Friday, 11 July 2014

Emirates Airlines rolls out children summer special

EMIRATES has rolled out special programming for children and is offering more than ever before for families travelling with youngsters this summer and throughout the year. With the busy summer holidays in full swing, Skytrax’s World Best Airline, is pulling out all the stops to keep the young ones entertained both in the air and on the ground. In the 2013/14 financial year, Emirates carried 2.3 million youngsters, demonstrating its strong family following.
Even before departure, complimentary baby strollers and changing tables are available within Emirates’ dedicated Terminal 3 and there are play areas equipped toys within Emirates’ exclusive lounges. Priority boarding is provided to families with young children. But it’s on board when the real fun starts. The dedicated children’s channels on the popular ice entertainment system brings an array of cartoons, interactive games, podcasts and CDs.
There are currently more than 60 children’s movies on ice, including the entire Harry Potter series, a whole section dedicated to Disney Classics, plus over 20 dedicated children’s television channels including CBeebies, Disney Junior, Cartoon Network and Nickelodeon. The young ones can also immerse themselves in hours of the very best music, such as One Direction, Justin Bieber and Katy Perry. On board, young flyers can meet AirBoe and Oggie, amongst the new cuddly monsters and explore activity-filled backpacks, all provided on a complimentary basis. Aircraft also carry kids’ favourite meals, as well as vegetarian options.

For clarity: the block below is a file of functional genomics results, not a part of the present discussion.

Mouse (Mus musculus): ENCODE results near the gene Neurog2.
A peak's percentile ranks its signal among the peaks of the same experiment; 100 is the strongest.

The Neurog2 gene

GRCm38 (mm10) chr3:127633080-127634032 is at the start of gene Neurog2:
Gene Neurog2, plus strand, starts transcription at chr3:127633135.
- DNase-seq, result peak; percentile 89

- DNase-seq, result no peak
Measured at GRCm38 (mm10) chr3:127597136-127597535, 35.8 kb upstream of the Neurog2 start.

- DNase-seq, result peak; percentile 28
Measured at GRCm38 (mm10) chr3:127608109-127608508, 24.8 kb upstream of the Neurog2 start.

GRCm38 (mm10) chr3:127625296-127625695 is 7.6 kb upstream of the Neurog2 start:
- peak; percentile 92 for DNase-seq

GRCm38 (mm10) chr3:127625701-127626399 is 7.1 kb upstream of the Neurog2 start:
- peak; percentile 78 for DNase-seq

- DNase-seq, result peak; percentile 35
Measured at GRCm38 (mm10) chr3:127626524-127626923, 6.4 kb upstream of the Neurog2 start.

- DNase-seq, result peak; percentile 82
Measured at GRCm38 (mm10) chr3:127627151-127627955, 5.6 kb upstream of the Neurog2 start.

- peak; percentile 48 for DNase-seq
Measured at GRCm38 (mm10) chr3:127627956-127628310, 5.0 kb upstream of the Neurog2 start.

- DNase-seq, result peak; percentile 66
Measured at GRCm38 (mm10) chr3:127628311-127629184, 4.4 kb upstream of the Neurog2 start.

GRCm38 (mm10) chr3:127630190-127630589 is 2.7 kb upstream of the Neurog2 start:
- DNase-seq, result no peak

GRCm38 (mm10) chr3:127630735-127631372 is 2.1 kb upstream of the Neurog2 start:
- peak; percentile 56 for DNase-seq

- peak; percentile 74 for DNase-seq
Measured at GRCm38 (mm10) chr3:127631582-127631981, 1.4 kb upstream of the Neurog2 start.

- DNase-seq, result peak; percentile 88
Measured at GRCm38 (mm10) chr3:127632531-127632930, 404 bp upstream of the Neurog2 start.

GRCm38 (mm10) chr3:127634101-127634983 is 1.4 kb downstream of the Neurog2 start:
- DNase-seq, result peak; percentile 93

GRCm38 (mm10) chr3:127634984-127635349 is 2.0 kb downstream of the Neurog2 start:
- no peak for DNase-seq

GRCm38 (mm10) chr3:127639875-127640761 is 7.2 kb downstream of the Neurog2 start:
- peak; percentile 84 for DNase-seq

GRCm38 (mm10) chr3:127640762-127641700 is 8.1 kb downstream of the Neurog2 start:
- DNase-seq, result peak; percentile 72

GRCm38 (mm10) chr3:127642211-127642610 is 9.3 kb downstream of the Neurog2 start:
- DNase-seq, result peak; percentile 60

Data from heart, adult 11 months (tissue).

“We go to great lengths to entertain and occupy children with products and services that are constantly being updated and enhanced,” said Sheikh Majid Al Mualla, Emirates’ Divisional Senior Vice President, Commercial Operations, Centre. “ We know keeping the young ones happy is a key part of ensuring a smooth and enjoyable travelling experience for the whole family so investment in this area is very important.”
Emirates recognizes that loyalty is essential amongst its younger customers too so children even have their own frequent flyer programme called Skysurfers. Miles can be exchanged for free flights, toys, books and entry to attractions in Dubai. For those more interested in the operational side of the adventure, children can watch the Airshow channel to see a pilot’s view of take-off and landing, while following the aircraft’s progress across the globe.